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Neurosurgery. 2007 Aug;61(2):288-95; discussion 295-6.

Long-term results and late complications after intracavitary yttrium-90 colloid irradiation of recurrent cystic craniopharyngiomas.

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Department of Neurosurgery, St. John's Hospital, Budapest, Hungary.



Data were analyzed to assess the value of stereotactically applied intracystic colloidal yttrium-90 (YTx) for the treatment of recurrent cystic craniopharyngiomas during a 30-year period.


This article compares data from 73 YTx procedures in 60 patients between 1975 and 2006. The cumulative beta dose aimed at the inner surface of the cyst wall was 300 Gy.


After YTx, the initial cyst volumes decreased an average of 79%. In 47, the reduction was more than 80%; in 27 of them, the cyst disappeared completely within 1 year. The mean survival after YTx was 9.4 years (range, 0.7-30 yr). Actuarial survival rates at 5, 10, 15, 20, 25, and 30 years were 81, 61, 45, 18, 2, and 0%, respectively. Late complications of YTx were related to the anatomic localization of the cyst, either presellar and retrosellar, e.g., a presellar (prechiasmatic/suprasellar) localization caused neuro-ophthalmological complications in 5.8% and internal carotid artery injury in 1.6%. The treatment of retrosellar (retrochiasmatic, suprasellar) tumors occasionally induced hypothalamic and/or pontomesencephalothalamic damage obviously by untoward radiation to the so-called perforating arteries. This occurred in 3.2% of these latter patients.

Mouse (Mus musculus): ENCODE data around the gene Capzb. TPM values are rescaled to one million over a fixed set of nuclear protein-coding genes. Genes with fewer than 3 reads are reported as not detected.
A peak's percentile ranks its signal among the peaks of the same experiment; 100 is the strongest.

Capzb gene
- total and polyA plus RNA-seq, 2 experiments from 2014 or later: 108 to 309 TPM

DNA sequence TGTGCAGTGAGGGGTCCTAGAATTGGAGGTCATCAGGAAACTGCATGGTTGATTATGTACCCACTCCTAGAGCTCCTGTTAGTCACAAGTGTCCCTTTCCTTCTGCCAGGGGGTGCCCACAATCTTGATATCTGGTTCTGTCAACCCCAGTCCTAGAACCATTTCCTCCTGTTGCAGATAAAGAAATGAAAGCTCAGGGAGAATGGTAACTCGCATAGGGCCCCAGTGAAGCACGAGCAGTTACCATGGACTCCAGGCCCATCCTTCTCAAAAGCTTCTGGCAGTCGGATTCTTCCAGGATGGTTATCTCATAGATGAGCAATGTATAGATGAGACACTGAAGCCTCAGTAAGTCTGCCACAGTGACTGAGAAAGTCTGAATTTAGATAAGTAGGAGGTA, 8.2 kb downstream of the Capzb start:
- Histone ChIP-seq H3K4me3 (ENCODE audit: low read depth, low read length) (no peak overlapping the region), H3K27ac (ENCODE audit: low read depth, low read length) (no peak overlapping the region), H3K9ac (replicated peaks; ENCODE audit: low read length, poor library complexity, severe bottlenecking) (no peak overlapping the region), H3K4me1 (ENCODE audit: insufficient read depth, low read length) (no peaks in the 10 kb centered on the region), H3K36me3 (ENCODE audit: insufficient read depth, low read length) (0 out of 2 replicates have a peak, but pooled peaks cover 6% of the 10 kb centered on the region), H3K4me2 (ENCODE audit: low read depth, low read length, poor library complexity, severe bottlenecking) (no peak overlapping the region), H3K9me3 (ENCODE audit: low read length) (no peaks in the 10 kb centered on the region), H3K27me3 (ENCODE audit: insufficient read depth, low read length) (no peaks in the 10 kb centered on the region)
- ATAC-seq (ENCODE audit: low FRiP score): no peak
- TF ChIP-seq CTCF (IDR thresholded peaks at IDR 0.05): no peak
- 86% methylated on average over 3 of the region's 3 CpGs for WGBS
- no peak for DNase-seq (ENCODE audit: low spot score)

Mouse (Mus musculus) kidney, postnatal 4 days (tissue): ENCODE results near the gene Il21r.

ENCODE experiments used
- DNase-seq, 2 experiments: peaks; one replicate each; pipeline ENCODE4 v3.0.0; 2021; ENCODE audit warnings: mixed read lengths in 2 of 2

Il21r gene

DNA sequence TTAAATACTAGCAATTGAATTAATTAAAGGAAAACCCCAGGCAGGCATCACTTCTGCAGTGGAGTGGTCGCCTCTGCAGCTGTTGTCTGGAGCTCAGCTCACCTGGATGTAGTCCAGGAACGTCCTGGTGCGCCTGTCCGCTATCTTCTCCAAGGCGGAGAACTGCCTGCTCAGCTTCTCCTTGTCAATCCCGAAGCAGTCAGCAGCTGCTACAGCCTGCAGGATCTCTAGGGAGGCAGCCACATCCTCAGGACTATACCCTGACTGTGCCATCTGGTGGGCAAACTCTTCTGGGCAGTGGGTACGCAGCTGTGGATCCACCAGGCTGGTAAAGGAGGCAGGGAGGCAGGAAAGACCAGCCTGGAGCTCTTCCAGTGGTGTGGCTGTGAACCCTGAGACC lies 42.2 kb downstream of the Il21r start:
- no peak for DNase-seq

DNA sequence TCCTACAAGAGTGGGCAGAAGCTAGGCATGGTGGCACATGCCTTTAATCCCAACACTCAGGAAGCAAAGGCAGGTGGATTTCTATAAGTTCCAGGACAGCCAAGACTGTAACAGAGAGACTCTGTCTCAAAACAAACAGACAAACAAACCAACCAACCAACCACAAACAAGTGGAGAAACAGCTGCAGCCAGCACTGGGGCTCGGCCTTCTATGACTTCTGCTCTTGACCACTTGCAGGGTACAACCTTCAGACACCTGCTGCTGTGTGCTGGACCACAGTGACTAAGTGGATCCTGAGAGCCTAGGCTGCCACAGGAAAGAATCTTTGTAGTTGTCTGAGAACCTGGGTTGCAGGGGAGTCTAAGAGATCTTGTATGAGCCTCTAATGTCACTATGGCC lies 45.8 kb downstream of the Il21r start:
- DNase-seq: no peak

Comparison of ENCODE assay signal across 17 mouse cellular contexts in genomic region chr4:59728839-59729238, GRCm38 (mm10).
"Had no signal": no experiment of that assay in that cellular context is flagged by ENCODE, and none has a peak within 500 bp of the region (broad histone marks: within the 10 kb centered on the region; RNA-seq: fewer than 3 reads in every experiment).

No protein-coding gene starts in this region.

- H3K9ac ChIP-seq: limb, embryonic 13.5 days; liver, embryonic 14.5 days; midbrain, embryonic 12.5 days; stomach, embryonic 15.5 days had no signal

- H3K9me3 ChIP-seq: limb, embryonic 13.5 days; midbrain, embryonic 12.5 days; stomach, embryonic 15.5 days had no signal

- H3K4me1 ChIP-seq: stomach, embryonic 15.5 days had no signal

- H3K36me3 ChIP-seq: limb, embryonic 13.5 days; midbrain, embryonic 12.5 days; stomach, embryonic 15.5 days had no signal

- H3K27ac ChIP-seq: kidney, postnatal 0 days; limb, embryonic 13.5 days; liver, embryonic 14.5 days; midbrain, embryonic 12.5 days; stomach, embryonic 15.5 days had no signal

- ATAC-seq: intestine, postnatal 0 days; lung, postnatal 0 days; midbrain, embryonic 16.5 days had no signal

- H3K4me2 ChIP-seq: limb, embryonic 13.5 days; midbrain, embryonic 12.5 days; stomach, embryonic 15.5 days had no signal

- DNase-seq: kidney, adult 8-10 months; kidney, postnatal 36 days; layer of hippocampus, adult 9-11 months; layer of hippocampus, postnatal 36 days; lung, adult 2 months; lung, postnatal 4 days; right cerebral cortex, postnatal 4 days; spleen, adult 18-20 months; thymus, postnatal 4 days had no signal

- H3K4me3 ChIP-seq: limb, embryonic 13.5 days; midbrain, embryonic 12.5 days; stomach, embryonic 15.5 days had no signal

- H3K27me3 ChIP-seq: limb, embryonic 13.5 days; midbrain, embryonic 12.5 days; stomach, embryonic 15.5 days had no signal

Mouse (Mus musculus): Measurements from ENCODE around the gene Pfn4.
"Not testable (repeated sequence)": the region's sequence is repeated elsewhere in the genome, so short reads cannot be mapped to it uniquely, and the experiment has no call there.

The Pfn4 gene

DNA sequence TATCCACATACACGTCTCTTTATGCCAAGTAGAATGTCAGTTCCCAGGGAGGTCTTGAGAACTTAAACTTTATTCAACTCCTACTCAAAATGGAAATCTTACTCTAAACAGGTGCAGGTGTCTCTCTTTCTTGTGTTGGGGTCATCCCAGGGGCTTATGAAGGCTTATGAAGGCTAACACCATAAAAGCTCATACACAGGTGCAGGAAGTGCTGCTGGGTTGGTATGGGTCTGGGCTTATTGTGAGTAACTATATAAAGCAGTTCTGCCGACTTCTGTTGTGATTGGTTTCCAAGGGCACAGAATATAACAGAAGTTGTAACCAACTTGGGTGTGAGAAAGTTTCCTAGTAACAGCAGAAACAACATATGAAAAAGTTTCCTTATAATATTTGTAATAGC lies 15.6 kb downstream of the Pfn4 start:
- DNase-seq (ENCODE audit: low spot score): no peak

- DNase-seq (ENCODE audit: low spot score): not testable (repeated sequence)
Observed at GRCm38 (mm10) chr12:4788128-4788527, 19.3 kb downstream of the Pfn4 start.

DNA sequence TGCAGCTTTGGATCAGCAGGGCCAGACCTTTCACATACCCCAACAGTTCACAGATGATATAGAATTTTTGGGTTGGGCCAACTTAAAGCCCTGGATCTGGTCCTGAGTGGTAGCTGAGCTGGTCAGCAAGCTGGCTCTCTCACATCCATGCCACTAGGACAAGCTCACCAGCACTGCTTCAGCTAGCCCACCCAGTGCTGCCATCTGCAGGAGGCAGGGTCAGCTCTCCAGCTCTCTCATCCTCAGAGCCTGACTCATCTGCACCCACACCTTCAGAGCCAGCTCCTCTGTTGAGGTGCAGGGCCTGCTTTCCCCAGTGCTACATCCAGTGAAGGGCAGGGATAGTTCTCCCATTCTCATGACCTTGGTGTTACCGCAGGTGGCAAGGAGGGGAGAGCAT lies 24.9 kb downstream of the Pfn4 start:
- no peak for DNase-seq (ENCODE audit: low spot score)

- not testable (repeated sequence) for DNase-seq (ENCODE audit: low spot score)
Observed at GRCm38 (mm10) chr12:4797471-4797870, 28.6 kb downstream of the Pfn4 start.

Despite sporadic complications, intracavitary YTx irradiation is a valuable treatment alternative for craniopharyngioma cysts, sometimes as part of a multimodality management in these tumors, especially in precarious surgical cases.

[Indexed for MEDLINE]

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